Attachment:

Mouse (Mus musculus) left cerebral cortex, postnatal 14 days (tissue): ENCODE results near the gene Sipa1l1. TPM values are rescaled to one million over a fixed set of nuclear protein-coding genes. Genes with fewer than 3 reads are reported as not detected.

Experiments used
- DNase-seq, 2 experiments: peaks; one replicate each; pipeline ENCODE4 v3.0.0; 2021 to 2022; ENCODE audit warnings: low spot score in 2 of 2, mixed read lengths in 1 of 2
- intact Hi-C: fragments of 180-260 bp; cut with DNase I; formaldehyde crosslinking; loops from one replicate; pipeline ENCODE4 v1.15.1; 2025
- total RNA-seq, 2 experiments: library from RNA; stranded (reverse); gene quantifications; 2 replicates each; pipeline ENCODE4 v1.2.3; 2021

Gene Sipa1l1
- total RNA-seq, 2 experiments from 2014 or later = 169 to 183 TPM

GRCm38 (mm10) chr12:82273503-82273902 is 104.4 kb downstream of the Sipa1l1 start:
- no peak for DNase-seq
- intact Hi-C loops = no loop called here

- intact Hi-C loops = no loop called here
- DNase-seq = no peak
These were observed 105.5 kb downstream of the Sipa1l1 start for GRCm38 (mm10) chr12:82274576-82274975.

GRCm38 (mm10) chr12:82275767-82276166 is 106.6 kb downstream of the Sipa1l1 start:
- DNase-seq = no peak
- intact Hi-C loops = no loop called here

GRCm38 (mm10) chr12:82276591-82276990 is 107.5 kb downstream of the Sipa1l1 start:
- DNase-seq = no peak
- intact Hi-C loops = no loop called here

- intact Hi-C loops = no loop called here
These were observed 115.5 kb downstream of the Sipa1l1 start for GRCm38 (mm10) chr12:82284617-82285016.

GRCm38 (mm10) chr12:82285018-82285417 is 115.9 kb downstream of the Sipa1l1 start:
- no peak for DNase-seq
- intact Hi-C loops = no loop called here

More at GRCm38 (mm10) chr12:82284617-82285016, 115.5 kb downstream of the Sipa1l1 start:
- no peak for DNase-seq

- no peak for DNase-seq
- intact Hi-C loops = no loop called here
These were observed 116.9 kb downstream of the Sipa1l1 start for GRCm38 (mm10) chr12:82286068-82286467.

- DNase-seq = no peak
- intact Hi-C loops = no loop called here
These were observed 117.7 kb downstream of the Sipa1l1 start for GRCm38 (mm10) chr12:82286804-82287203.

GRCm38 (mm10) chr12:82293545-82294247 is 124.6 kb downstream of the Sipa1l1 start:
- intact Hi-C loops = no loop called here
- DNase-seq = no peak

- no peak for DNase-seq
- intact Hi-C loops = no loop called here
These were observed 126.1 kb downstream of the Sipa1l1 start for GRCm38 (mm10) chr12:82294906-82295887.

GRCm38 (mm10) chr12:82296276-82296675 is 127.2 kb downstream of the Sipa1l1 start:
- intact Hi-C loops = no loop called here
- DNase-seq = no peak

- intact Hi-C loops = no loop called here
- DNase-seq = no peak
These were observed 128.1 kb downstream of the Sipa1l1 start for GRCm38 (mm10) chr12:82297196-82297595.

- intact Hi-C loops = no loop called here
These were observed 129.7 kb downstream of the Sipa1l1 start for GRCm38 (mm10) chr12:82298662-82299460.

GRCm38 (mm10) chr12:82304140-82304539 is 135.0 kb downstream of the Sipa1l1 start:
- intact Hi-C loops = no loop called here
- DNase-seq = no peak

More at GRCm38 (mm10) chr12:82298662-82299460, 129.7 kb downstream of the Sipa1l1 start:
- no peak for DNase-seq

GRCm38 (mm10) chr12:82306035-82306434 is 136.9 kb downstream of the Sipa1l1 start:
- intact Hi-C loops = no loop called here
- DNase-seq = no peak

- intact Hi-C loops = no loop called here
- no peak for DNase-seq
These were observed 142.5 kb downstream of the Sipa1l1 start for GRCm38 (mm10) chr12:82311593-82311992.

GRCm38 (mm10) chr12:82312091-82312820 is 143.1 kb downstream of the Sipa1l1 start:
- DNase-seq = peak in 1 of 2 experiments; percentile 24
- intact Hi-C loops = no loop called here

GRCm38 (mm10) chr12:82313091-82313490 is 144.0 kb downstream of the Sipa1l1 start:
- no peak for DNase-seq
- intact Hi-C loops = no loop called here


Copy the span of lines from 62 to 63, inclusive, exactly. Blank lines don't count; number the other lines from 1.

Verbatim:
- no peak for DNase-seq
- intact Hi-C loops = no loop called here